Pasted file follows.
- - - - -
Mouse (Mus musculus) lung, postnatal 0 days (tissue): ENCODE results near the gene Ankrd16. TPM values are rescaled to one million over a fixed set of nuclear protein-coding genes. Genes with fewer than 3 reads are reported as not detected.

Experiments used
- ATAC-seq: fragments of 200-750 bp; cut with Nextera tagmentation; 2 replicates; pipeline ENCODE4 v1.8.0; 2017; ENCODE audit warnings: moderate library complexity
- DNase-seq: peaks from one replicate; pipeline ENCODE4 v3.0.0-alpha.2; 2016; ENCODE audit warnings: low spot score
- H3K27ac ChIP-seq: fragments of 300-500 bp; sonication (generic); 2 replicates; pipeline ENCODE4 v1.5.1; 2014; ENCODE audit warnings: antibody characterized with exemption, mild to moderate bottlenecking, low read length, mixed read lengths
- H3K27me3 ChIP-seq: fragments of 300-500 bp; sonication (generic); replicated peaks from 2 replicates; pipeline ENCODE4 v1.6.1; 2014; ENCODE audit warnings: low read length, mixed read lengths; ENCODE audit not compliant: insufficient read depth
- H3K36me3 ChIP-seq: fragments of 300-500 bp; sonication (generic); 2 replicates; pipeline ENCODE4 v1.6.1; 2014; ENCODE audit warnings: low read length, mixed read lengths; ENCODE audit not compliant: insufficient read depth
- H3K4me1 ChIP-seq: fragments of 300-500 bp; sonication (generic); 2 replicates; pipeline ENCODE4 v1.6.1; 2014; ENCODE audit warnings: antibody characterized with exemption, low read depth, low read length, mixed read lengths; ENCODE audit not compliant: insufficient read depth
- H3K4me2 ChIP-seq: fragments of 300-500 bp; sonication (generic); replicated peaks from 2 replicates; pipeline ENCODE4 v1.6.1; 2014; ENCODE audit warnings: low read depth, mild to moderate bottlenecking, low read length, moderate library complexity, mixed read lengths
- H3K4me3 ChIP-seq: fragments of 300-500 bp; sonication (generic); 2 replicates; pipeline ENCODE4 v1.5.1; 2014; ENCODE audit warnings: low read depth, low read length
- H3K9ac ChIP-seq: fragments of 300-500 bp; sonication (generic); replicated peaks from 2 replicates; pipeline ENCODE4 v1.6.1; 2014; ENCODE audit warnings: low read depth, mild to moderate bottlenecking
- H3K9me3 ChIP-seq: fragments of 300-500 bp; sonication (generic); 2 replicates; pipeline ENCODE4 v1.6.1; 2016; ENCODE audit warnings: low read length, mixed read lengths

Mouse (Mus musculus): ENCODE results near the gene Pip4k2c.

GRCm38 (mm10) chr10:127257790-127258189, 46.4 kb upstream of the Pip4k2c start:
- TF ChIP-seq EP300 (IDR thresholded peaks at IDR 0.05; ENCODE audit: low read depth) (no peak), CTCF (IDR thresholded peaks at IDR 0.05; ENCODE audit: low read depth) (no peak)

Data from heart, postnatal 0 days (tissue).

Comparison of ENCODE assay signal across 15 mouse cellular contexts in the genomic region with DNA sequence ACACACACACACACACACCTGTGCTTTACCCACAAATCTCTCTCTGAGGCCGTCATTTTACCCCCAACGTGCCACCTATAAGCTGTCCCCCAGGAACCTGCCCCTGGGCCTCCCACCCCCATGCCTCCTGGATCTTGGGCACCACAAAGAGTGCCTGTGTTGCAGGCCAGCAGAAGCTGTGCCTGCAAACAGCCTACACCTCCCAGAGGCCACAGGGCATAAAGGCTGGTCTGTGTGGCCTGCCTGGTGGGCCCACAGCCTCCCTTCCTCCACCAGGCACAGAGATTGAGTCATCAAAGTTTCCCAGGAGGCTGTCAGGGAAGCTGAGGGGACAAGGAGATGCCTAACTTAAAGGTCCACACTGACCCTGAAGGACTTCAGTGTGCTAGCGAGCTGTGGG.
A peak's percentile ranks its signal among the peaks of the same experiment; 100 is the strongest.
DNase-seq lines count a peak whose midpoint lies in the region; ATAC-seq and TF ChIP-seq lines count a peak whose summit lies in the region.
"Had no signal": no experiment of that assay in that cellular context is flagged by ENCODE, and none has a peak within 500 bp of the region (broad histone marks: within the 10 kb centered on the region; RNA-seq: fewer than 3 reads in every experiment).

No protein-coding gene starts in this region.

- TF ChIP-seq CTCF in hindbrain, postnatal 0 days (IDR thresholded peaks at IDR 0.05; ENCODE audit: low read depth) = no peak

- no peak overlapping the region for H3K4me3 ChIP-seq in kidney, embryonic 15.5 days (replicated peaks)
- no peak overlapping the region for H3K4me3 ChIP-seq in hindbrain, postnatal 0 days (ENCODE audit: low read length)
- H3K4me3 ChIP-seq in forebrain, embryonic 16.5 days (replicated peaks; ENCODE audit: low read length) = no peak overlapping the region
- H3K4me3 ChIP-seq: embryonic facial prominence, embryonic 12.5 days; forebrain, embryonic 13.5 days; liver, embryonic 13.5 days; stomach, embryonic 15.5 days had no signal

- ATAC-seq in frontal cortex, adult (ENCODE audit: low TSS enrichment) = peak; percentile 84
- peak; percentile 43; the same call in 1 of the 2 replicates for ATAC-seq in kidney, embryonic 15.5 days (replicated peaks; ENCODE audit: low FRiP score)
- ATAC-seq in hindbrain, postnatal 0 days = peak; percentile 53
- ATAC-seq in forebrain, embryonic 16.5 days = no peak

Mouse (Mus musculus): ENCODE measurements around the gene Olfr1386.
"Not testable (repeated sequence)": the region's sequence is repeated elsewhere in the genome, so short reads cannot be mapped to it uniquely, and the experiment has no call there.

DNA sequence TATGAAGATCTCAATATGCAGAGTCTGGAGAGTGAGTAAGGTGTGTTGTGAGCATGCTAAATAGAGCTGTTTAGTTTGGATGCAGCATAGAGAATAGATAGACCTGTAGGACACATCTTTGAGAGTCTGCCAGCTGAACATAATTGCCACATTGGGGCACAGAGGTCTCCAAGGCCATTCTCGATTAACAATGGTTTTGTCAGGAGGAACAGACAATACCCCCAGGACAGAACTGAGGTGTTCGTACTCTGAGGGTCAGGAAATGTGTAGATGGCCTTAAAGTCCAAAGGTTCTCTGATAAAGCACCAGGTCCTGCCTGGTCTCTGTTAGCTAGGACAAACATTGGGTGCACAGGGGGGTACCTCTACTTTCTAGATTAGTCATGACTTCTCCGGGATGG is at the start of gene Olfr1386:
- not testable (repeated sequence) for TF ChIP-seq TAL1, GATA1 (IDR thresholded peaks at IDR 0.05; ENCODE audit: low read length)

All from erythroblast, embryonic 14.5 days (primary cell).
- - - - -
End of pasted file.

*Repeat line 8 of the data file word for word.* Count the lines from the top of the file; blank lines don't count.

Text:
- H3K4me1 ChIP-seq: fragments of 300-500 bp; sonication (generic); 2 replicates; pipeline ENCODE4 v1.6.1; 2014; ENCODE audit warnings: antibody characterized with exemption, low read depth, low read length, mixed read lengths; ENCODE audit not compliant: insufficient read depth